To check if there is a correlation between the downstream mitochondria-mediated apoptosis pathways and upstream signaling pathways, we confirmed the MAPKs that are involved in directing the upstream signaling transduction system related to apoptosis using Western blotting. As shown in [Table 3], the phospho-extracellular signal regulated kinase 1/2 (ERK1/2), Jun-N-terminal kinase (JNK), and p38 increased compared with the total form. In contrast, the total form of ERK1/2, JNK, and p38 did not change.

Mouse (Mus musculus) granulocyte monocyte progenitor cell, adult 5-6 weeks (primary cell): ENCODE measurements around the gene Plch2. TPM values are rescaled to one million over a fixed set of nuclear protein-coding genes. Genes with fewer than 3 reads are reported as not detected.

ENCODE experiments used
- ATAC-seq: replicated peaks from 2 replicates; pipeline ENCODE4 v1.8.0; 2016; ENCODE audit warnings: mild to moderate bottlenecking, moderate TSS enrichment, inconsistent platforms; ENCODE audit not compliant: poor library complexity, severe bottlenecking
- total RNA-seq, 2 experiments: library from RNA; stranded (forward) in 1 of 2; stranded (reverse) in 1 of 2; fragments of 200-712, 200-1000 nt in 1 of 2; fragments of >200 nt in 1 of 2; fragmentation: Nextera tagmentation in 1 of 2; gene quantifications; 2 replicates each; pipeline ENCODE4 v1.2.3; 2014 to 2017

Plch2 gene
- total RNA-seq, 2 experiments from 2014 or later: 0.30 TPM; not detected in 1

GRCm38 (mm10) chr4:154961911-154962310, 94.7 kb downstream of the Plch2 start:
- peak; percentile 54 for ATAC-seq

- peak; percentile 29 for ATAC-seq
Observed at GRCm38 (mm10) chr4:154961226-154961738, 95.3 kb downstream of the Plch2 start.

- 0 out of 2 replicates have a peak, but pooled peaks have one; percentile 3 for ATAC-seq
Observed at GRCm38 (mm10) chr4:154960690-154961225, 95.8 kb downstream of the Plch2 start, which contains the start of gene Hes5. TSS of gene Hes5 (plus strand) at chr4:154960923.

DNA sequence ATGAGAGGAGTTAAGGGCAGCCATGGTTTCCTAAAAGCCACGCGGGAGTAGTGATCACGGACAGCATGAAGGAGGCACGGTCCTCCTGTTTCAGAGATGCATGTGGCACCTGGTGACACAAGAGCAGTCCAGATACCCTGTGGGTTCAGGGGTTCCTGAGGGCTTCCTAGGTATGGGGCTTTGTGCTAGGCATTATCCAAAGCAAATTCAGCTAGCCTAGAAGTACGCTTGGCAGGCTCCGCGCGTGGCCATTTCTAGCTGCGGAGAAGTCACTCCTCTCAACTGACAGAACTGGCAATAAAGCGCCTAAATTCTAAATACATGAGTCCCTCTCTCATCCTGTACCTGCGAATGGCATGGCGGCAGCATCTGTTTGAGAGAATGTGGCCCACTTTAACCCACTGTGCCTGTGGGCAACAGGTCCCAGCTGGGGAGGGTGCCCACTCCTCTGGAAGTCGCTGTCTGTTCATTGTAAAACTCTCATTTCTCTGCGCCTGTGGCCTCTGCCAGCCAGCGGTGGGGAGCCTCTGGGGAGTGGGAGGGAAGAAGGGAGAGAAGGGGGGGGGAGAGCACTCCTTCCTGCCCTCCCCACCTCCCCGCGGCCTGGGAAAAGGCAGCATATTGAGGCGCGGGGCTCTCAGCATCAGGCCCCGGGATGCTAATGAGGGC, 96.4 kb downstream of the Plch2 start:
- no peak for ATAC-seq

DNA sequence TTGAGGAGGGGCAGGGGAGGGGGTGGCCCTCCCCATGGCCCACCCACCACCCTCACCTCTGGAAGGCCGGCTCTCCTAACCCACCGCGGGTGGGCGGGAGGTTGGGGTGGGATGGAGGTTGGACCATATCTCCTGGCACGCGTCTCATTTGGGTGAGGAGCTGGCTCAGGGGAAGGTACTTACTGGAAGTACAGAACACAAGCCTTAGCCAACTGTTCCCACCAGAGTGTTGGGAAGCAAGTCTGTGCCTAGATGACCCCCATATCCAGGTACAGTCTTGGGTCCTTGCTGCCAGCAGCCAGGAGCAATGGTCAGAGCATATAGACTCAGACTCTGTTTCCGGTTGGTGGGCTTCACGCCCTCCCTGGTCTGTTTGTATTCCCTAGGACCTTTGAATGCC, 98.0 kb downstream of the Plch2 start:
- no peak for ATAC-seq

Table 3: Quantification of upstream apoptosis-related protein expression levels in HT-29 cells treated with ethylacetate fraction from O. japonicus.

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  4. Discussion Top